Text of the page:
She-Hulk smash! And tear, and eat raw meat…

April 27, 2009

Gender roles in Euripides’ Bacchae are manipulated, even reversed, over the course of the play. The self-proclaimed champion of good behavior is Pentheus, who opposes the worship of Bacchus not only on the grounds that he is not truly a god, but also that the allegedly false god incites his female followers to act outside the acceptable boundaries established for their gender. He is both right and wrong; the women, having left their homes and engaged in acts of violence, are violating standards that would have the women stay inside and avoid bloodshed. However, he accuses them of promiscuity and carnal sins that they do not appear to be enacting, and thus that particular charge falls flat, perhaps even reflecting his own disturbed mind more than that of the typical worshiper.

This shift in behavior is entirely controlled by Dionysus, who whips his followers into a frenzy in which they are capable not only of wild dancing but also of extreme carnage, tearing apart animals with their bare hands and eating the raw flesh. Their hair is unbound, their clothing primitive, and they are even described as nursing wild animals with their own breast milk. When they believe they are being attacked by the local men, they take their wands and use them like weapons, becoming stronger soldiers than the men of the village that they fall upon. When Pentheus is cornered in the tree, they literally tear it from the ground to get at him, exhibiting inhuman–and unwomanly–strength. Finally, the murder of Pentheus by his own mother is as far from the traditional role of a woman as can be imagined. It is difficult to picture a woman of the time doing such a thing without extreme provocation, and Euripides almost certainly presents these images for their shock value while being careful to ascribe them to spiritual fervor rather than any normal, natural emotions or behaviors. Indeed, the efficacy of their bare hands and wands in fighting the men can only be described as supernatural, and in no way characteristic of typical female potency.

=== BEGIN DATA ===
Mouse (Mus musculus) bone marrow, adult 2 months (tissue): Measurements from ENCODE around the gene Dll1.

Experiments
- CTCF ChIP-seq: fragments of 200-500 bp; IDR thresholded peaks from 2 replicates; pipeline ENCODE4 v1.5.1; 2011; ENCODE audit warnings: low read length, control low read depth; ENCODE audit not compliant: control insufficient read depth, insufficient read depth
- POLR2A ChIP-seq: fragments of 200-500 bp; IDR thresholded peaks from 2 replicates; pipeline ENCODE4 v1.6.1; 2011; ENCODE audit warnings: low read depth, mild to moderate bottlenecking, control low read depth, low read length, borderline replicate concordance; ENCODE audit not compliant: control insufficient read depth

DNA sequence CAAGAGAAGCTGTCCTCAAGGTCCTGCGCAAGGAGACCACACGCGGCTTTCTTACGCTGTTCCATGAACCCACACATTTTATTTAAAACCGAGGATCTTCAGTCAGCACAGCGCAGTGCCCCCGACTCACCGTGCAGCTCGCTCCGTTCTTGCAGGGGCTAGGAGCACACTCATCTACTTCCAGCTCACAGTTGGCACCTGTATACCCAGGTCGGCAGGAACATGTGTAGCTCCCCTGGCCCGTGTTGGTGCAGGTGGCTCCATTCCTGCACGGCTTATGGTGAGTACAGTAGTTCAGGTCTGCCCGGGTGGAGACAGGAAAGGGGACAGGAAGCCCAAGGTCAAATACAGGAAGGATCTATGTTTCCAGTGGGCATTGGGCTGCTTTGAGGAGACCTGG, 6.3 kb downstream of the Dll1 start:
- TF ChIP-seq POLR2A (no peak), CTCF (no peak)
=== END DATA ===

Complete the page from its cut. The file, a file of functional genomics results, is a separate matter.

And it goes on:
On the other hand, Pentheus himself is coaxed into reversing his own gender in order to infiltrate the ranks of the maenads. Having been the stalwart male figure concerned with the piety of his city and the chastity of its women, arresting offenders and lording it over Dionysus in his guise as the stranger, Pentheus eventually becomes submissive and eager to follow the stranger’s instructions. This is manifested physically by his cross-dressing as a worshipper of Dionysus, with feminine robes and head coverings. There is even a humorous moment in which he worries that the clothes are not properly adjusted and Dionysus helps him. His ultimate fate, of course, is to have his transgressions punished by being torn to pieces by women, who are themselves asserting their strength and superiority over him, a man and ruler of the city. His eulogy as delivered by his grandfather Cadmus focuses, not on his civic deeds as a man’s should, but on his private household deeds as a woman’s might. In the end, the god’s presence retreats and Agave is returned to her normal self, left to come to terms, as a mere woman, with the manly murder she perpetrated while in the mad frenzy inspired by the god.

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